Writer Peter Lobred asks Jeremy Bonin, a LEED accredited architect and the author of the timber frame book, TIMBER FRAMES: Designing Your Custom Home, pointed questions about building a timber frame home and incorporating sustainable design. After explaining some of the catch phrases in the green building industry, Jeremy answers questions such as “What are some basic considerations – or the most crucial elements – that consumers / architects can incorporate into their plans for sustainable design?” and “Does there seem to be a natural fit between timber frame homes and green considerations?”
Asked about the cost versus benefits of energy efficient home design and sustainable options, Jeremy reminds homeowners that the simplest solutions are not only the most cost effective and usually provide the largest return on investment. For example, designing the home for passive solar heating and daylighting adds no cost to the home and offers huge savings; using an energy-efficient insulation system such as Structural Insulated Panels (SIPs) to keep heat in and cold air out and only designing as much house as you need means lower energy bills for years to come.
If you’re building a green home, whether it’s timber frame, post and beam, structural insulated panels, or another energy efficient building system, energy efficient home design starts with the site selection and site design. Jeremy suggests consulting with an architect in the earliest possible stage, even prior to purchasing your land, and discussing your ideas and green materials you want to incorporate.
Read the full article, Simply Green.
Jackie Lampiasi, Bonin Architects & Associates
Do the raw materials come from:
- The earth;
- A forest;
- Chemicals mixed together
After being manufactured, how far does the product travel to get to distribution centers and you, the consumer?
Does the material require sealants, urethane finishes, or adhesives for installation (these usually involve using chemicals)?
Is the material durable and can it be easily repaired if necessary?
Fifty years from now, will the material be:
- In the landfill in exactly the same form it was manufactured in;
- Recycled into another product or material;
- Biodegraded, having been broken down by microorganisms and bacteria
If you are building a home, consider having it designed to meet ENERGY STAR standards, which will save you 20% - 30% in energy costs, create a healthy indoor environment for your family, reduce air pollutants, dust, and drafts, and, as an added bonus, increase the value of your home.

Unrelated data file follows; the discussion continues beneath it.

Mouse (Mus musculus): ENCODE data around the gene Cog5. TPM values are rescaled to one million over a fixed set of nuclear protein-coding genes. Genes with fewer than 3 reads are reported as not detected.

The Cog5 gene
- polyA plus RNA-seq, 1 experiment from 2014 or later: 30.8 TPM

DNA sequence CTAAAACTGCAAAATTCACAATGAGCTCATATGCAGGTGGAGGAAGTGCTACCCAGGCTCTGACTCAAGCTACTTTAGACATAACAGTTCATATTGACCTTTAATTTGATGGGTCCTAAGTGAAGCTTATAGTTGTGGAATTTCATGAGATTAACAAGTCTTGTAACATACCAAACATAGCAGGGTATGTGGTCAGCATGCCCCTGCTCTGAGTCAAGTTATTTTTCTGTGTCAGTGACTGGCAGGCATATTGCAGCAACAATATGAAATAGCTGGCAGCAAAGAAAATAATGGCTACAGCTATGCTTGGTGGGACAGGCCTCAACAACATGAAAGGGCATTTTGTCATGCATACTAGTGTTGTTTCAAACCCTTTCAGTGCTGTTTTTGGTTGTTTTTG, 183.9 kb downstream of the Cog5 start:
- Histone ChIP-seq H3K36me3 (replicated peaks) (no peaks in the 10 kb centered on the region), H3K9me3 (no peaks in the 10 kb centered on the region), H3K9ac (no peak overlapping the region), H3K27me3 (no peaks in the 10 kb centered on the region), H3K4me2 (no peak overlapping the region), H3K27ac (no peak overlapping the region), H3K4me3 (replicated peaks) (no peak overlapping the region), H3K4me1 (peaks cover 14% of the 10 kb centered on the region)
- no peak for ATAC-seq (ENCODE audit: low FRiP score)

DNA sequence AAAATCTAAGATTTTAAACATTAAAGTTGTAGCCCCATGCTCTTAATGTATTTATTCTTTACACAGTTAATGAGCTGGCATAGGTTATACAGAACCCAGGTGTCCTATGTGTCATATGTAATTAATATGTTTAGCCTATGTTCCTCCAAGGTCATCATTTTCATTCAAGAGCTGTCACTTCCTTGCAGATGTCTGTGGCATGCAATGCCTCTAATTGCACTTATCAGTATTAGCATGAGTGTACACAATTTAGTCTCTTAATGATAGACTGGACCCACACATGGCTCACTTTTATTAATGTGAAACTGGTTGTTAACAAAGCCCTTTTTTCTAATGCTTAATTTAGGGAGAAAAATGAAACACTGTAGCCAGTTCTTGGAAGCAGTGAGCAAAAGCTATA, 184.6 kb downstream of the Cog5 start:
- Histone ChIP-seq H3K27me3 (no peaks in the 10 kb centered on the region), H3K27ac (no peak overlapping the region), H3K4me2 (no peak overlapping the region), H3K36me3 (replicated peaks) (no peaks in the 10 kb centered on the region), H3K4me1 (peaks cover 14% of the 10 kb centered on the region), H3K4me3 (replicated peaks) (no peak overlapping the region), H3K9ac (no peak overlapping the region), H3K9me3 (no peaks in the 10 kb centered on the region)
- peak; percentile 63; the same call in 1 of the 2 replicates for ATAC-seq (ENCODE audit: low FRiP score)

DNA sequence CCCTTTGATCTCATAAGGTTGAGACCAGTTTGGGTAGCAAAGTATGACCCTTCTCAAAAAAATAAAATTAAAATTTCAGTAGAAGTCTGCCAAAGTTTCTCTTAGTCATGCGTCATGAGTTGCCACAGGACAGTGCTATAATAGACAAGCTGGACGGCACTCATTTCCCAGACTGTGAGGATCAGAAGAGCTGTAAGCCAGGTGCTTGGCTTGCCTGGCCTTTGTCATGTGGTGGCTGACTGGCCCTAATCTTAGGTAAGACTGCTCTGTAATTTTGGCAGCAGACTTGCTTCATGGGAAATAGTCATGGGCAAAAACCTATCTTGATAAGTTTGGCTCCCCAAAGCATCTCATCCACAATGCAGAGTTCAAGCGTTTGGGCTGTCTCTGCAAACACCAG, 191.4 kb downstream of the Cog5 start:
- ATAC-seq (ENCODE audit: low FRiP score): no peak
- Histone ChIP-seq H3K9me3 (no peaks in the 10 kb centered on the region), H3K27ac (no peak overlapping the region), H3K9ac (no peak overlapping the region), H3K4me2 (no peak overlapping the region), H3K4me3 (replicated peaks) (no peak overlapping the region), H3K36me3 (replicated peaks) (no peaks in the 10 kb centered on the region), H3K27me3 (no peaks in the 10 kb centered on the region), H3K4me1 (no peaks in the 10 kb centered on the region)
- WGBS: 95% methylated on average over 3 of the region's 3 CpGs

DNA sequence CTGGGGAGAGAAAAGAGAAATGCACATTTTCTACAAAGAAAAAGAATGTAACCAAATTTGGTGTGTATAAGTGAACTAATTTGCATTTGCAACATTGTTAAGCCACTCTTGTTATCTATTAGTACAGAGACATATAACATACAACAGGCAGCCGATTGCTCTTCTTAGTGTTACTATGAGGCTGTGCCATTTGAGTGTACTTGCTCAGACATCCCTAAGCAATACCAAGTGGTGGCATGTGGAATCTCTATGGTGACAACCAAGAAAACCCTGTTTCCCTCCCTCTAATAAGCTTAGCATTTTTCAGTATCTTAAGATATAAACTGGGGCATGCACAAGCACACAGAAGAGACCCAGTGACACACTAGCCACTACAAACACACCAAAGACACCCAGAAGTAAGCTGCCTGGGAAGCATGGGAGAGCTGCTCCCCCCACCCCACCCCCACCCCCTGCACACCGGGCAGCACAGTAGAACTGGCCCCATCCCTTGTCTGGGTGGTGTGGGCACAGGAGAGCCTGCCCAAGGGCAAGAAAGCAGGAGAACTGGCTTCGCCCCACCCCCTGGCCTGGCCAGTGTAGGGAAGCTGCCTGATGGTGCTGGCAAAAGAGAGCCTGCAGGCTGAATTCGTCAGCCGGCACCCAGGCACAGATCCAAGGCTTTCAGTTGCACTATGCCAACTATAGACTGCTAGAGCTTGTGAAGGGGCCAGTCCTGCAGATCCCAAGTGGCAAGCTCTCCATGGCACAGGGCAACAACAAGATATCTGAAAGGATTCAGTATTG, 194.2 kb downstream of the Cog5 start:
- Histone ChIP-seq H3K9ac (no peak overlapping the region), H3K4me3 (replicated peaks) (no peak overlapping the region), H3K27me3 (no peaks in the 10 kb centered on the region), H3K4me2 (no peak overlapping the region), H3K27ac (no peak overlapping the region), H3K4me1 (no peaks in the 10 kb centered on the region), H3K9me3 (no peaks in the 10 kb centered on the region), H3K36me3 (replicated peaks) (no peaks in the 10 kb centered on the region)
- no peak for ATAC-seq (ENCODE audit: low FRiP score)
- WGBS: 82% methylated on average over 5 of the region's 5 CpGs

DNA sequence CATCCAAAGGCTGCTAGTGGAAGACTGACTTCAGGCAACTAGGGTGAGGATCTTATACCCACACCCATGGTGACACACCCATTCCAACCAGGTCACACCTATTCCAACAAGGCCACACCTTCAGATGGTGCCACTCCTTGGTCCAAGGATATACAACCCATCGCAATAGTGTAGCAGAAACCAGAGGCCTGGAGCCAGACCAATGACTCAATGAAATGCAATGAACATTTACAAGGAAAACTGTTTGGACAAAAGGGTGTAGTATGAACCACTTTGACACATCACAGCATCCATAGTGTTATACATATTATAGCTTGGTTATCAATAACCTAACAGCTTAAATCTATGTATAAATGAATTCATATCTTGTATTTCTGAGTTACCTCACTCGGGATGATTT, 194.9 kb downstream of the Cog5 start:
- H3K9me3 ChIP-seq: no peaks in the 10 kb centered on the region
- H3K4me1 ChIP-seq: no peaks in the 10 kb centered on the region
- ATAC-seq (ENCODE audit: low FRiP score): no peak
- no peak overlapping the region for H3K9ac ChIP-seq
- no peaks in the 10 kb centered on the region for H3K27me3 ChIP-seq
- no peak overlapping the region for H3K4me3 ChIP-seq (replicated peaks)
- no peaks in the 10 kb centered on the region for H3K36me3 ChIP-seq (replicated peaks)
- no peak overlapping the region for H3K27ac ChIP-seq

One of our current projects is a timber home designed to be built to earn ENERGY STAR certification. The barn style home design fits in nicely with the architectural style of the surrounding area of Old Lyme, Connecticut.
The home will include ENERGY STAR approved insulation (SIP panels), duct system, mechanical ventilation system, windows, heating and cooling units, lighting, and appliances.
The first floor features a timber frame cathedral great room and a Tulikivi stove. The kitchen has views overlooking the property and is open to the dining, with easy access to the laundry room, and large master bedroom suite.
The second floor has two guest bedrooms, a full bath, and a spacious loft overlooking the great room. In the next design stage, we will complete room dimensions add interior and exterior details.
Check out this and our other current green homes on our website!
2nd Annual Lakeside Living Expo
Gunstock Mountain Resort, Gilford, NH
July 17 – 19, 2009
Friday Noon – 8PM; Saturday 10AM-8PM; Sunday 10AM-4PM
Green Home Design Seminars
Speaker: NH Architect Jeremy Bonin, AIA NCARB LEED AP
Lakeside Living Expo, July 17-19, 2009
Friday and Saturday 4:00 PM – 4:30 PMSunday 1:15 PM – 1:45 PM
The main areas of the home – the kitchen, dining, and great room, are designed to accommodate our clients’ entertaining goals. Custom features include a gourmet kitchen with Viking and Subzero appliances and a large butler ’s pantry. A banquette, which comfortably seats ten, and a built-in china hutch are housed in a bump-out near the kitchen. A wet bar is conveniently placed near the kitchen and the living areas to aid in entertaining.
The home design also features two offices with abundant windows, creating positive, sunny work areas for this busy couple. The spacious custom master suite is configured for maximum flexibility. The bathroom directly accesses the laundry (which is also accessible from the main living area as well) and the bathroom and bedroom are easily separated for privacy. The closets are designed to have double-stack clothes storage as well as single and a dresser/storage island in the middle. The master bedroom has plenty of room for a cozy sitting area next to the gas fireplace.The two second floor bedrooms have private baths and access to symmetrical reading balconies overlooking the cathedral great room, providing a breathtaking view of the timber frame.With several outside entertaining spaces, guest will enjoy a covered front porch expanding seventy two feet, an enclosed screen porch with a built-in gas grill, and a patio leading from the walk out basement with an extensive custom media room.